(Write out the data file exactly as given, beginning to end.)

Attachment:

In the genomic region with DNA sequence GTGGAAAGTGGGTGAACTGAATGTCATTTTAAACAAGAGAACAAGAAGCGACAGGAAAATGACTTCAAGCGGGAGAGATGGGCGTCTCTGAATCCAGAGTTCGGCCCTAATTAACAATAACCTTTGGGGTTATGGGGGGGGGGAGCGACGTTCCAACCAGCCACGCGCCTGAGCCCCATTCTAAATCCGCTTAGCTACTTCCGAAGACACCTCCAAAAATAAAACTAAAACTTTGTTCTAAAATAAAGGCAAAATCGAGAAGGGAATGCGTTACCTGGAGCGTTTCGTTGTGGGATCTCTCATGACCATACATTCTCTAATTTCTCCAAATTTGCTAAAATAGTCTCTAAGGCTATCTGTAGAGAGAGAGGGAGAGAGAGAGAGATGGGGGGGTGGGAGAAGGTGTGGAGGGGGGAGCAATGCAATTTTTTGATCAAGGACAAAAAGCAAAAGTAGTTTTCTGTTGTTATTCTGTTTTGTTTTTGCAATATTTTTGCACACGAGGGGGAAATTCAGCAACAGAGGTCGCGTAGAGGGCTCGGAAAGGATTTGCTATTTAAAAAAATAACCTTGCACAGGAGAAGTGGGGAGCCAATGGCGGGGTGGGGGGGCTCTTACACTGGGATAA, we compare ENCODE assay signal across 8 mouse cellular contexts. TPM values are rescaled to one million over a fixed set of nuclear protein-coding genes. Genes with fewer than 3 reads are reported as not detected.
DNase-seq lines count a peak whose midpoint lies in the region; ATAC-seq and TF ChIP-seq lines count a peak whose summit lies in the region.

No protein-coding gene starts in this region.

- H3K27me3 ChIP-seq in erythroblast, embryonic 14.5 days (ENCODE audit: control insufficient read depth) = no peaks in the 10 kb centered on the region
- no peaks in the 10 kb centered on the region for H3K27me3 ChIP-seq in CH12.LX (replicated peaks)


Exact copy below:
In the genomic region with DNA sequence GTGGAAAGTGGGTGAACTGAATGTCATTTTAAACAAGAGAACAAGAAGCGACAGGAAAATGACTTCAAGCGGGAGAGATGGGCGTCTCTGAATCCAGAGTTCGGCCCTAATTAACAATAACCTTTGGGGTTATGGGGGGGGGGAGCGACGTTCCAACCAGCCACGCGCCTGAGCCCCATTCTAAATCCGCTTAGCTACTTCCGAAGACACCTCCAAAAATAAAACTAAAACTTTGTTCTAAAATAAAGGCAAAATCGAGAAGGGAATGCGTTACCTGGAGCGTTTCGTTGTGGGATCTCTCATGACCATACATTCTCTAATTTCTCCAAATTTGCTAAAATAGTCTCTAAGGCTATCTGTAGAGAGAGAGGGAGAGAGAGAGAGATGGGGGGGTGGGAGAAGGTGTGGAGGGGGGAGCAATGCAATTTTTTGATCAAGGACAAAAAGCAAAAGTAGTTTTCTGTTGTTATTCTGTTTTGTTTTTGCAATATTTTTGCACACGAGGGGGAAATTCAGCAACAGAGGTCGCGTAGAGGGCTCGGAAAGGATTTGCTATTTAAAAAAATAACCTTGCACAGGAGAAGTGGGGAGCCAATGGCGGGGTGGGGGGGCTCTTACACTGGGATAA, we compare ENCODE assay signal across 8 mouse cellular contexts. TPM values are rescaled to one million over a fixed set of nuclear protein-coding genes. Genes with fewer than 3 reads are reported as not detected.
DNase-seq lines count a peak whose midpoint lies in the region; ATAC-seq and TF ChIP-seq lines count a peak whose summit lies in the region.

No protein-coding gene starts in this region.

- H3K27me3 ChIP-seq in erythroblast, embryonic 14.5 days (ENCODE audit: control insufficient read depth) = no peaks in the 10 kb centered on the region
- no peaks in the 10 kb centered on the region for H3K27me3 ChIP-seq in CH12.LX (replicated peaks)